The November 2016 Election has led to a historic tie in membership with gains made by the Connecticut GOP. After Republicans won enough seats to tie the number of seats held by the Democratic party, the Senate will face an 18-to-18 split for the start of the 2017 session. An equal chamber in the Connecticut Senate has not been witnessed since 1893.

It is unclear what this tie may mean for the Senate come January 4th. Tensions have already begun to simmer with regard to how the Senate will properly function next year. According to Democratic members of the Senate, who previously held the Senate Majority since 1996, the Democratic party will still maintain an edge over their Republican counterparts regardless of the now equal representation.

The balance of power hangs on the interpretation of Section 17 of the Fourth Article of the Connecticut Constitution, “The lieutenant-governor shall by virtue of his office, be president of the senate, and have, when in committee of the whole, a right to debate, and when the senate is equally divided, to give the casting vote”. Under this provision, the Democratic party maintains that the Lieutenant Governor has the right to break a tie. The current Lieutenant Governor, Nancy Wyman, is a democrat.

The opinion stemming from the Democratic party is that they remain the Majority party due to the provision that allows the vote of the Lieutenant Governor, a Democrat, to be cast. The Democrats have already unanimously re-elected Senator Martin Looney of New Haven as Senate President Pro Tempore and Senator Bob Duff as Senate Majority Leader. Looney has also stated that the Senate Democrats believe that the constitutional provision applies not only to the votes pertaining to bills but also on leadership appointments.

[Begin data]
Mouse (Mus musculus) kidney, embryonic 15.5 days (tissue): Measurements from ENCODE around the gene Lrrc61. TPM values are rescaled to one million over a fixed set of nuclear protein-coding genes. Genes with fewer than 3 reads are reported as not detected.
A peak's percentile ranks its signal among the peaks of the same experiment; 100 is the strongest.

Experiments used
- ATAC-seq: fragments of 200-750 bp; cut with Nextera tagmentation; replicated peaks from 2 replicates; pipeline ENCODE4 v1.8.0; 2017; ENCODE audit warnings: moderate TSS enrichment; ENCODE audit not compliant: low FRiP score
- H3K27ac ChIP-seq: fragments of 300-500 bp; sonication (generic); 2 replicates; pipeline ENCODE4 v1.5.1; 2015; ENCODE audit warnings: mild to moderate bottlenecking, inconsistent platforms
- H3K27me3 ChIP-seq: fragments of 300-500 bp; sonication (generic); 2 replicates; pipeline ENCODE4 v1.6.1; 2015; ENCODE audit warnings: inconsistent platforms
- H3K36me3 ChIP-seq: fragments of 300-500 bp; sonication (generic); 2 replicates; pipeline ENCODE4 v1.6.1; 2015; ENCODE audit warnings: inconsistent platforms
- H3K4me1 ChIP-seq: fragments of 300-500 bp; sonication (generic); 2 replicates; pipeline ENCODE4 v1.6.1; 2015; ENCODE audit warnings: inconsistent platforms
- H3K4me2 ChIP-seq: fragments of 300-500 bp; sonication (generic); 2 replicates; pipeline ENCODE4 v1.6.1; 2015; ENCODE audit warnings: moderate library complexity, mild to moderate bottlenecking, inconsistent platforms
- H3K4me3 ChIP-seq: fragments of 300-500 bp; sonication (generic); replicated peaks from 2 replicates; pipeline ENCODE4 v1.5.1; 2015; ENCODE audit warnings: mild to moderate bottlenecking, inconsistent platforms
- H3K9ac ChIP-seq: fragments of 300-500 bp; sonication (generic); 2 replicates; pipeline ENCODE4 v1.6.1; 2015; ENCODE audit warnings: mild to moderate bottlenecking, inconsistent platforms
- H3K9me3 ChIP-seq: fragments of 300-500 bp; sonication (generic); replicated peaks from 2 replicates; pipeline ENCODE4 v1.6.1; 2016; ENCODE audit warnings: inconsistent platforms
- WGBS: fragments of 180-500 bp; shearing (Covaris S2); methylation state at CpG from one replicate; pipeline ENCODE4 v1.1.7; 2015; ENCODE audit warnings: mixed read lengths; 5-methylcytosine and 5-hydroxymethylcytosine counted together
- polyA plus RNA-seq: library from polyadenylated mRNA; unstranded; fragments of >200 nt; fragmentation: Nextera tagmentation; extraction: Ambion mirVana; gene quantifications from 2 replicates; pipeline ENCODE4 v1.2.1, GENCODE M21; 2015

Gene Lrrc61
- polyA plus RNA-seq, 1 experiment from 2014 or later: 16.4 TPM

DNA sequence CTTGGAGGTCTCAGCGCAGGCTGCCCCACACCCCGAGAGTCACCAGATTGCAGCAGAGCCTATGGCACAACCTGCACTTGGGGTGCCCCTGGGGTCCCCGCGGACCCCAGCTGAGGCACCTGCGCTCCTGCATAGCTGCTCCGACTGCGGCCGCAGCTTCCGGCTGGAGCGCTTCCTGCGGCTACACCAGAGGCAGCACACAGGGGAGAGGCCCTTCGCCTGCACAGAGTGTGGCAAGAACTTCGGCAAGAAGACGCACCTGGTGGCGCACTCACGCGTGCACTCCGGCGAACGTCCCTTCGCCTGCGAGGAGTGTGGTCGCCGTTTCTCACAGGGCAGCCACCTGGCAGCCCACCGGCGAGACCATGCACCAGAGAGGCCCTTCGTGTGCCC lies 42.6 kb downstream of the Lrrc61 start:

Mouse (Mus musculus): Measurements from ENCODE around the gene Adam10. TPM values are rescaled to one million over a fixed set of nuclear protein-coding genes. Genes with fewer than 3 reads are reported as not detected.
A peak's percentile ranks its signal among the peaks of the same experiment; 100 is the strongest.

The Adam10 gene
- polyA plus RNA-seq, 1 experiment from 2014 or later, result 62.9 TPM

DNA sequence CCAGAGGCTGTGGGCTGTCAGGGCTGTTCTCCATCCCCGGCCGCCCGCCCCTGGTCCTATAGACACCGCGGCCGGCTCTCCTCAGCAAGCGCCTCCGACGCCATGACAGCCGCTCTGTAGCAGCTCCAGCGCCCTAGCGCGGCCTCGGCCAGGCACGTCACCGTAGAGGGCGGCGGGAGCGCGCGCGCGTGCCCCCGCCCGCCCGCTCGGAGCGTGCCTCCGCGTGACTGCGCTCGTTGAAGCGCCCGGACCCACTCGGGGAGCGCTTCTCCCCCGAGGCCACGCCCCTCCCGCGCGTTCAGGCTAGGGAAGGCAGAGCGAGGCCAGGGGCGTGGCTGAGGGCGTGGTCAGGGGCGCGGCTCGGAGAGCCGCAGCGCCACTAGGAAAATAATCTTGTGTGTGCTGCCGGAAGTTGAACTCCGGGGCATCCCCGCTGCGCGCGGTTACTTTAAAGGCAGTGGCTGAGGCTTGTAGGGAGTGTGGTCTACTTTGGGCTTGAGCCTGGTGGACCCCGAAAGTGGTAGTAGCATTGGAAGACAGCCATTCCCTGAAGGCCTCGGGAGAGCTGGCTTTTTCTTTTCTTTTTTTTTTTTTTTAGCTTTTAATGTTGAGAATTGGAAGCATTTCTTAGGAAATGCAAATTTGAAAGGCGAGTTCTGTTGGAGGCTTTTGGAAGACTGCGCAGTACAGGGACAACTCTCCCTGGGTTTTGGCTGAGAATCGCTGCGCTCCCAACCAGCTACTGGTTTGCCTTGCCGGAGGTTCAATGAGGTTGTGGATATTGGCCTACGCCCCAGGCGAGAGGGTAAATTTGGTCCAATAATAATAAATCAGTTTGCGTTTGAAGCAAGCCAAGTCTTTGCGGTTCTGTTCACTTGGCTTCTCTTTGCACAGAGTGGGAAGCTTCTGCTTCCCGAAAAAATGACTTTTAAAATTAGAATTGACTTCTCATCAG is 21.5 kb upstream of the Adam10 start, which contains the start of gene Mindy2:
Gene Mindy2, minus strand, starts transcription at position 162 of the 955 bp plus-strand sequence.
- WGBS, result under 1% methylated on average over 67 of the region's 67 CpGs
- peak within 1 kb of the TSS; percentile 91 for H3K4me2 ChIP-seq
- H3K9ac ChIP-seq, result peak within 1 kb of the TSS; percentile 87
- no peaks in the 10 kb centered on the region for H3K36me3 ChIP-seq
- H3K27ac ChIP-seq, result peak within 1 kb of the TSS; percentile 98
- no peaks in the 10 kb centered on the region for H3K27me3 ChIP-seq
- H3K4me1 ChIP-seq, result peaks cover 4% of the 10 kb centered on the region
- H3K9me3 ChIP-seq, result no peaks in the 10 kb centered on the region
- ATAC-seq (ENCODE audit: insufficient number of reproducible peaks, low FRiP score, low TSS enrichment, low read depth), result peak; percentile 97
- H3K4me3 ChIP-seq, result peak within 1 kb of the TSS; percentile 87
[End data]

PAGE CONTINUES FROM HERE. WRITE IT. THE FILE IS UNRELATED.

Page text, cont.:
Contrary to the opinion of the Democrats, the GOP has chosen not to use the terms “Majority” and “Minority” because the two parties are now equal to one another. The Senate Republicans unanimously re-elected Senator Len Fasano of North Haven as the leader of the GOP Caucus and Senator Kevin Witkos of Canton was named Deputy Leader. Although noting that the constitutional provision provides an answer to the dilemma of a voting tie, Fasano disagrees that the Lieutenant Governor is granted the decision on Senate leadership positions.

To better understand how to proceed with this unique and challenging situation, members from both parties’ have begun research into the law as well as the examination of similar situations as they have appeared in other states. The division of leadership within committees will prove to be additionally challenging for the State of Connecticut. The committees of the General Assembly have joint Senate and House membership, eliminating the possibility of co-chairs as a solution. According to Looney, there is a possibility that each committee would include three chairmen- one Democratic House Chairman, one Democratic Senate Chairman and one Republican Senate Chairman.

The 18-to-18 split will not only present increasing pressure on Nancy Wyman as the tiebreaker, but the vote cast by each Senator may be more critical than before. The GOP will have an improved chance at influencing policy issues, particularly on the matter of the budget. By winning over just one Democratic Senator, the GOP can influence the decision of the Senate.

With this new power structure, it is unclear if this 18-to-18 split in the Connecticut Senate will lead to better cooperation between Democrats and Republicans or to a continuing power struggle. The functionality of this tie is largely still up to interpretation.